DeVito sees signs of change. Since the launch of the EU tracker in 2018, timely reporting of results has risen from 50% to 72% of completed trials. Sweeney says EMA has sent out about 30,000 reminders to overdue trial sponsors since 2018, another possible driver of improvement. Special notices go out for COVID-19 trials. “Some sponsors—mostly academic—were actually unaware of their reporting requirement,” he says.
National regulators will have sharper tools at their disposal with the launch of EMA’s Clinical Trials Information System (CTIS), scheduled for January 2022. It will eventually replace the EUCTR portal after a 3-year transition period, and will end the arduous process of registering trials in each participating country. Sponsors will upload all trial data, from start to finish. The relevant national regulators will review the data before the information becomes public. “It is one, linear, straight-through process,” according to EMA.
Once CTIS goes live, a 2014 European regulation will take effect, empowering national regulators in the European Economic Area (the 27 EU member states plus Iceland, Liechtenstein, and Norway) to enforce the reporting of results. With the new regulations, “The onus is very clearly on the sponsor to upload the results,” Bruckner says. It will be for governments to decide how the national regulators should enforce reporting and what penalties they should impose for lapses.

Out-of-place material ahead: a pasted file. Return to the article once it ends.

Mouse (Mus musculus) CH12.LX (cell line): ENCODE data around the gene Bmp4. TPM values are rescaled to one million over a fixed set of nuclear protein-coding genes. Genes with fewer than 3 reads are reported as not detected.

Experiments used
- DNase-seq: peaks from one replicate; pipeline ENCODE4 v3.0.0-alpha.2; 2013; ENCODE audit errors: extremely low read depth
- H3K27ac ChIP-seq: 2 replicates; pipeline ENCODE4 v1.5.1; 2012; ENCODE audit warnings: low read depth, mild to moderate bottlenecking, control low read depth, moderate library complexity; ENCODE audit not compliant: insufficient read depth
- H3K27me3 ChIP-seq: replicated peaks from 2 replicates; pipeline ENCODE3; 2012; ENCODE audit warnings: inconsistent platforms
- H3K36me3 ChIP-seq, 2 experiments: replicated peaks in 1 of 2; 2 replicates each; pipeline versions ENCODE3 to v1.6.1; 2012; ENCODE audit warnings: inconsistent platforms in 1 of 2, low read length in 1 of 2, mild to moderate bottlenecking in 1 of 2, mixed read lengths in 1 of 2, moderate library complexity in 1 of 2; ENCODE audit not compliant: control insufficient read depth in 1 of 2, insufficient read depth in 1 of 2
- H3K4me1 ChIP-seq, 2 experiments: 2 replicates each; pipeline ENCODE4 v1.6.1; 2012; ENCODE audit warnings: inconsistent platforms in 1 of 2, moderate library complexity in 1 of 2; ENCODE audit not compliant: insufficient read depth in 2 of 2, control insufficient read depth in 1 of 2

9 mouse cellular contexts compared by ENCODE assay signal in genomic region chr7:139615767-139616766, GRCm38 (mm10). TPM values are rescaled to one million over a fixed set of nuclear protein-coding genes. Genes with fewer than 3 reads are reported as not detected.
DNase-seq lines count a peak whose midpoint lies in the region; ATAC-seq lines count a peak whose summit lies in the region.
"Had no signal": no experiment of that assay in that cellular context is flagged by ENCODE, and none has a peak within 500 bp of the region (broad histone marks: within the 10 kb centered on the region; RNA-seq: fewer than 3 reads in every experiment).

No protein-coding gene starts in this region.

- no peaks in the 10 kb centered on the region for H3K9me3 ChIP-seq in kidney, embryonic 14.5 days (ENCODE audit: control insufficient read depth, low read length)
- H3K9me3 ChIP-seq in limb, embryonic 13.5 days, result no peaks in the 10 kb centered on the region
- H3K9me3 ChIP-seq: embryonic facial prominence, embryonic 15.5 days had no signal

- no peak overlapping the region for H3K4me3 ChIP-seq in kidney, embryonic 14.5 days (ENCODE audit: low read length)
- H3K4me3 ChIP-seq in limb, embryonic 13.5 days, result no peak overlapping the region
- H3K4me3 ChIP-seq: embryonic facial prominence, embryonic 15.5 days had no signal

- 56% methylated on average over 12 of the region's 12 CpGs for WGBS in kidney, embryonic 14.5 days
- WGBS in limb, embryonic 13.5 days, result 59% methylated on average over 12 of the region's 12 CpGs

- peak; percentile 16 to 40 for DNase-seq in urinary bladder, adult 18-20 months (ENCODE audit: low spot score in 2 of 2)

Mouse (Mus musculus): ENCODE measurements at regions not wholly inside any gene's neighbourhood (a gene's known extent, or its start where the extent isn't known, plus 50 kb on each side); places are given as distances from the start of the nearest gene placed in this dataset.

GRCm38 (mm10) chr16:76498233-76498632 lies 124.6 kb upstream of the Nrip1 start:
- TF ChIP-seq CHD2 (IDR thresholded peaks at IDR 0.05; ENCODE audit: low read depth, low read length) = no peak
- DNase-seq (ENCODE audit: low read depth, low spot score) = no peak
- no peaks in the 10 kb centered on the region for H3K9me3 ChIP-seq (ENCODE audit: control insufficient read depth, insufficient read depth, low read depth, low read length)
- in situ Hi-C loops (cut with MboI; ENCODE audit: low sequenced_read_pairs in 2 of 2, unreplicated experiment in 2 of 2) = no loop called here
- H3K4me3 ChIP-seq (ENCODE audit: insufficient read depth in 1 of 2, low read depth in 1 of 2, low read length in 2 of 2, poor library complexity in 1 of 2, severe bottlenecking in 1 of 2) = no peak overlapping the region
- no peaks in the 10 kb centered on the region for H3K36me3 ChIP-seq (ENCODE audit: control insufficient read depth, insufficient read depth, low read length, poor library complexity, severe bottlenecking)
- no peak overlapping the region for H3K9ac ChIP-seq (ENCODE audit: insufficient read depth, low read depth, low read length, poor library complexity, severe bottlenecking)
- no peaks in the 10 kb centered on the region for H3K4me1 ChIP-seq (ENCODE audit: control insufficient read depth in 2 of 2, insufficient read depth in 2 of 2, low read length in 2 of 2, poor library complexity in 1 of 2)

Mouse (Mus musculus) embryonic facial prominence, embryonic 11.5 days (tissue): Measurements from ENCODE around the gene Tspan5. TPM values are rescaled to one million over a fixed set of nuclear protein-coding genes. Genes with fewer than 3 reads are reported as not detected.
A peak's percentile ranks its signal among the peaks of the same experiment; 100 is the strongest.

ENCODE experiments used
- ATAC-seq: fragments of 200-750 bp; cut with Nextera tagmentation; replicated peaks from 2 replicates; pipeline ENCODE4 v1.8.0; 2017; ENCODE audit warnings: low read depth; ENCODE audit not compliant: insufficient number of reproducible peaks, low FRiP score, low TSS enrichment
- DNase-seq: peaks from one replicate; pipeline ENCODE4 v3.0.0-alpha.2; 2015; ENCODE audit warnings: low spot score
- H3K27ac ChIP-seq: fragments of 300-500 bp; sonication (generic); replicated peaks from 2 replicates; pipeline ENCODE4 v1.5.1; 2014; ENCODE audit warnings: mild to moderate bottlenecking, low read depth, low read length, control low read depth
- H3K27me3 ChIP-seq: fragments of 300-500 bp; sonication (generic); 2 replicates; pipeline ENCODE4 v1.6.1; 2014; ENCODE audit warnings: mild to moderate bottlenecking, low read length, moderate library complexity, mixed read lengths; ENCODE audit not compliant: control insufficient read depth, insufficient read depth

Denmark, known for its vigilant regulation of drugs and trials, could be a model. It already has a law on the books that allows authorities to fine or even imprison clinical trial leaders who do not meet deadlines for reporting results. In practice, the Danish Medicines Agency would lodge a complaint with the police, which would turn the case over to the public prosecutor. This hasn’t happened yet, says Nanna Aaby Kruse, the agency’s head of quality assessment and clinical trials. She prefers reminders but doesn’t rule out legal action. “We haven’t yet decided how long we will give stragglers before taking legal action,” she says. “We are still trying to find the right balance between the carrot and stick.”